Neptune’s rings were accurately captured by the James Webb Telescope

NASA announced Wednesday that the James Webb Space Telescope has provided new images of Neptune and its rings, which provide valuable insights into its atmosphere.

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Astronomers have not had such a clear view of the farthest planet in the solar system since the short and unique passage of a probe, Voyager 2, near this icy giant in 1989.

The telescope’s infrared vision provides a new way to analyze its atmosphere, said Mark McGreen, Science and Exploration Adviser at the European Space Agency (ESA).

The telescope removes all the glare from the sun’s reflection off Neptune’s surface and the light pollution of its environment, in order to “begin to guess the composition of the atmosphere” of the planet, said this astronomer who worked for more than 20 years on the James Webb project.

Neptune appeared bluish in images taken in the visible wavelength range by the Hubble telescope, due to the presence of methane in its atmosphere.

Using the James Webb NIRCam instrument, operating in the near infrared, the planet takes on a whitish-gray color. In a statement, NASA said the image also showed “strange light” at one of Neptune’s poles.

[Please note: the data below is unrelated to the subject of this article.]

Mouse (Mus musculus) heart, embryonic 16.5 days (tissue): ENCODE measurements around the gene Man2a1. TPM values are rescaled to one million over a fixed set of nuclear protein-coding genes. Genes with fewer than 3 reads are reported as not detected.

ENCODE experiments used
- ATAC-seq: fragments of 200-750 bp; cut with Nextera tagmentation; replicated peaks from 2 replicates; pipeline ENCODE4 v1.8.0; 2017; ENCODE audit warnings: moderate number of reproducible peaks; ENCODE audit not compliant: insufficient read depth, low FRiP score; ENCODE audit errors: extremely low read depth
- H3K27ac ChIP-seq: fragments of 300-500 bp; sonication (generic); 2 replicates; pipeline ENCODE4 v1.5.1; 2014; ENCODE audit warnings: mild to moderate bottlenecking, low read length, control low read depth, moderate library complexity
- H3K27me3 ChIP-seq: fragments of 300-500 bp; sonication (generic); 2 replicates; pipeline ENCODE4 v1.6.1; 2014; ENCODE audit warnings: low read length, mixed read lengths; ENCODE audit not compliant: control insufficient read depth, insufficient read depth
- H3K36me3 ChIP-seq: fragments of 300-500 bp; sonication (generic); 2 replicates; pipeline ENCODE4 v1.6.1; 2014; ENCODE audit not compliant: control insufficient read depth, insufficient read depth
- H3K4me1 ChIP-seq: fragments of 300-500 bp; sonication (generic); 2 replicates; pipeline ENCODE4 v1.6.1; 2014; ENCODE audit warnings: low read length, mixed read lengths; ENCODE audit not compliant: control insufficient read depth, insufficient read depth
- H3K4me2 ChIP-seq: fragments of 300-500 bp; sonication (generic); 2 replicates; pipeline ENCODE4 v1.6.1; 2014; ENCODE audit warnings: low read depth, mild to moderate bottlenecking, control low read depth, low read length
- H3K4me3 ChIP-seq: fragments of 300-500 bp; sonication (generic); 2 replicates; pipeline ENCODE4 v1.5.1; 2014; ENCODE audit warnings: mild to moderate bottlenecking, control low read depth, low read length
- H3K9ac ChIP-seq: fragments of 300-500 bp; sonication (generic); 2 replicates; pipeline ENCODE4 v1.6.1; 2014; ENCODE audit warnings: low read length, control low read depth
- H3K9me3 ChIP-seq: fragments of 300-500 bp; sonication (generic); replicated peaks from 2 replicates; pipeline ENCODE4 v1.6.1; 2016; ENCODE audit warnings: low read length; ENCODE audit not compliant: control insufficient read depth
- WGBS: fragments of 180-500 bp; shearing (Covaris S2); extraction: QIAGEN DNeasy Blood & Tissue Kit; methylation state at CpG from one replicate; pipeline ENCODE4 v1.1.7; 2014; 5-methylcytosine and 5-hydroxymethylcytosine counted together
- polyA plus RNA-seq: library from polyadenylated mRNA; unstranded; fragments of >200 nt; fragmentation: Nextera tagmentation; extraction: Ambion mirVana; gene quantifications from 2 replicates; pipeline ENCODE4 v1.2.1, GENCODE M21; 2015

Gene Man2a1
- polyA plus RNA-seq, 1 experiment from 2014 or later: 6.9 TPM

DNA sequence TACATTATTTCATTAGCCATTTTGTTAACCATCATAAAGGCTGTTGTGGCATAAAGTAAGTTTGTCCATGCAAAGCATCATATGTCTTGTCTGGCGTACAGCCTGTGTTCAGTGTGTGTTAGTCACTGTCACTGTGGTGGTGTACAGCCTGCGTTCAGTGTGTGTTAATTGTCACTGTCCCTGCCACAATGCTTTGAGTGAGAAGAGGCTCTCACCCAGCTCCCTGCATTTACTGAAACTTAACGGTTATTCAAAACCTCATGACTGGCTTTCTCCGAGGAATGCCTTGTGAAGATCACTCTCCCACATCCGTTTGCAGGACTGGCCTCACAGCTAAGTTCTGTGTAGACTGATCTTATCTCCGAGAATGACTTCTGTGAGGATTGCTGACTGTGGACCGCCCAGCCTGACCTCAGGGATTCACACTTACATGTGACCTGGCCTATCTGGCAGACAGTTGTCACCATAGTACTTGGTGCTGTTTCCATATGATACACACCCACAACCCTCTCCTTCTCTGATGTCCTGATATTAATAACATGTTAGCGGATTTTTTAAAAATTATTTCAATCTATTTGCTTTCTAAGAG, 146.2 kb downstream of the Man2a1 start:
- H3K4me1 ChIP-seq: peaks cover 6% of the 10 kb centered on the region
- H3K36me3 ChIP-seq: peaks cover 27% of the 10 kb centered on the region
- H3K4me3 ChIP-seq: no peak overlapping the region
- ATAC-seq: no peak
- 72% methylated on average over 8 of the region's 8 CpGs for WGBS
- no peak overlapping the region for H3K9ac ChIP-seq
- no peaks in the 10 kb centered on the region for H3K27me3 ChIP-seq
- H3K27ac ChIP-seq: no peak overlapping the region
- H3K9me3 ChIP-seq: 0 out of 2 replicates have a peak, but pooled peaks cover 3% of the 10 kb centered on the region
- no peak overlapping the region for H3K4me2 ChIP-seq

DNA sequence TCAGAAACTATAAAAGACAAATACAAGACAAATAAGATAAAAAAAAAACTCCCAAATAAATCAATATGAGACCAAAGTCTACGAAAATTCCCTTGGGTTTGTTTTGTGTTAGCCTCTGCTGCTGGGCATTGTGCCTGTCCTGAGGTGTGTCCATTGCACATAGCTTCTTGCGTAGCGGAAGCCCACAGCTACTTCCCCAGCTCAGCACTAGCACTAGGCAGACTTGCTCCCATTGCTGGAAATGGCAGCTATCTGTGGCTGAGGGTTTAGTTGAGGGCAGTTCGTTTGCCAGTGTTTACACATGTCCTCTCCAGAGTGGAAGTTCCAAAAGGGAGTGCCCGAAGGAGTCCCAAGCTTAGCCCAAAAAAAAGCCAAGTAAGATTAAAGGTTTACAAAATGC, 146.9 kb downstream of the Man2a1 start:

The telescope also took pictures of seven of the planet’s 14 known moons. In particular, Triton, whose brilliance resembles a small star. Larger than the dwarf planet Pluto, it also appears brighter than Neptune due to sunlight reflecting off its icy surface.

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Astronomers looking for planets outside our solar system have found that those like Neptune or Uranus are the most common.

“Being able to observe these objects up close will make it easier to observe other (ice giants) orbiting stars other than our sun,” McCurren said.

In service since last July, James Webb is the most powerful space telescope ever deployed. It will enable a kind of astronomy, McCurren said, “that would have been unimaginable even five years ago.”

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